Ernie Lombardi

Position: Catcher
Brooklyn Dodgers, 1931; Cincinnati Reds, 1932-1941; Boston Braves, 1942; New York Giants, 1943-1947

Ernie Lombardi retired with the fourth highest career batting average in history among players who appeared in over 1,000 games as a catcher.

Lombardi was a mammoth man who could palm seven baseballs.
Lombardi was a mammoth man who
could palm seven baseballs.

Those who saw him play insist his .306 mark would have been 50 points higher if he had even average speed. Lombardi was so slow afoot that infielders customarily played him back on the outfield grass, thus cutting off many screeching line drives that otherwise would have been hits.

Born in Oakland, California, Ernesto Natali Lombardi (1908-1977) drove a delivery truck for his father’s fruit and vegetable business in the Bay area and played sandlot baseball. At age 18 in 1926, he was signed by the local Oakland Oaks in the Pacific Coast League.

Ernie didn’t get many at bats that year, and he was sent to Ogden of the Utah-Idaho League, where he batted .398. Oakland brought Ernie back in 1928, and over the next three years he batted .377, .366, and .370.

Brooklyn bought the 6'3", 230-pound catcher after the 1930 season for $50,000 and several players. Ernie played there one year, but with Al Lopez holding down the Dodger backstop job, Brooklyn traded Lombardi to Cincinnati prior to the 1932 season. Ernie hit .303 in his first year of regular duty and collected nine triples.

From 1934 to ’37, Lombardi hit .305, .343, .333, and .334, with about 60 RBI a season. In 1938, he became the first receiver in major-league history to win an undisputed batting crown when he hit .342 for the Reds in 489 at bats. Bubbles Hargrave had been awarded the NL bat crown in 1926 with fewer than 400 at bats, and Lombardi himself took a second hitting title in 1942 with only 309 at bats.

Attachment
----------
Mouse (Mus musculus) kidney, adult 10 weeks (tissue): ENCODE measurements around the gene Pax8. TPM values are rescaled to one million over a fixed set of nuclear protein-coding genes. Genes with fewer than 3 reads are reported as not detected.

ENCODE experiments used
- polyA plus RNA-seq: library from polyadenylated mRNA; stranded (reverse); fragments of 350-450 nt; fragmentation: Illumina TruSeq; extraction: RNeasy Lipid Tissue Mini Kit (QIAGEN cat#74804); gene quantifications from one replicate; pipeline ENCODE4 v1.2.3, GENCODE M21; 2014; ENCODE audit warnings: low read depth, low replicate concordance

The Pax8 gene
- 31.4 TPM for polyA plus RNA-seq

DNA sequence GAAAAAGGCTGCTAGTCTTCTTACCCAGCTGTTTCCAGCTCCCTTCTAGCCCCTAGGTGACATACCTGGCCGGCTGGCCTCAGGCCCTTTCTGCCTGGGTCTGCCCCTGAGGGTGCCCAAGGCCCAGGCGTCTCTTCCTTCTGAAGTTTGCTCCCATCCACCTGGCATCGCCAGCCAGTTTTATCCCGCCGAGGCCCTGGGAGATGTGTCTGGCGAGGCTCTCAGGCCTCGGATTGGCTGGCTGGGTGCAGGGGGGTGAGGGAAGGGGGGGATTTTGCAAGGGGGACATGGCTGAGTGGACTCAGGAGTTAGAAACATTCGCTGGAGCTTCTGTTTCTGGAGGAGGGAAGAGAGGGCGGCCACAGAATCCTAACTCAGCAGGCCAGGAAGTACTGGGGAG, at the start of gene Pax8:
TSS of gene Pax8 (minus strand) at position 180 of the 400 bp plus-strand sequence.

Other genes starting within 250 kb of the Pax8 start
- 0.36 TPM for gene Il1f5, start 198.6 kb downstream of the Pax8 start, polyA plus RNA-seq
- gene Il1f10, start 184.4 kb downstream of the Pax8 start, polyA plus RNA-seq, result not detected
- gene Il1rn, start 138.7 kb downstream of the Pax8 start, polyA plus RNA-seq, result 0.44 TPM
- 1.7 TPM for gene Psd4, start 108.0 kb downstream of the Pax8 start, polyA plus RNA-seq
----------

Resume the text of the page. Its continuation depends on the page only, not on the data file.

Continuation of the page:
With Lombardi behind the plate and a pitching tandem of Paul Derringer and Bucky Walters, in 1939 the Reds grabbed their first pennant since 1919. Ernie’s poor Series performance culminated in a home plate collision with Yankees outfielder Charlie Keller in the final game of a New York sweep. The collision left Lombardi dazed and sprawled beside the plate while three Yankees runs scored.

Cincinnati then repeated the following year, with Ernie batting .319. A late-season injury held him to just three at bats in the 1940 World Series, however. When Lombardi slipped to a .264 batting average in 1941, he was traded to the Boston Braves.

After he rebounded to win the hitting crown in 1942, the Braves sent him to the New York Giants, where he spent his final five seasons in the majors as a backup catcher and a pinch hitter. In 1986, nearly nine years after his death, the Veterans Committee selected Ernie for the Hall of Fame.

Here are Ernie Lombardi's major league totals:


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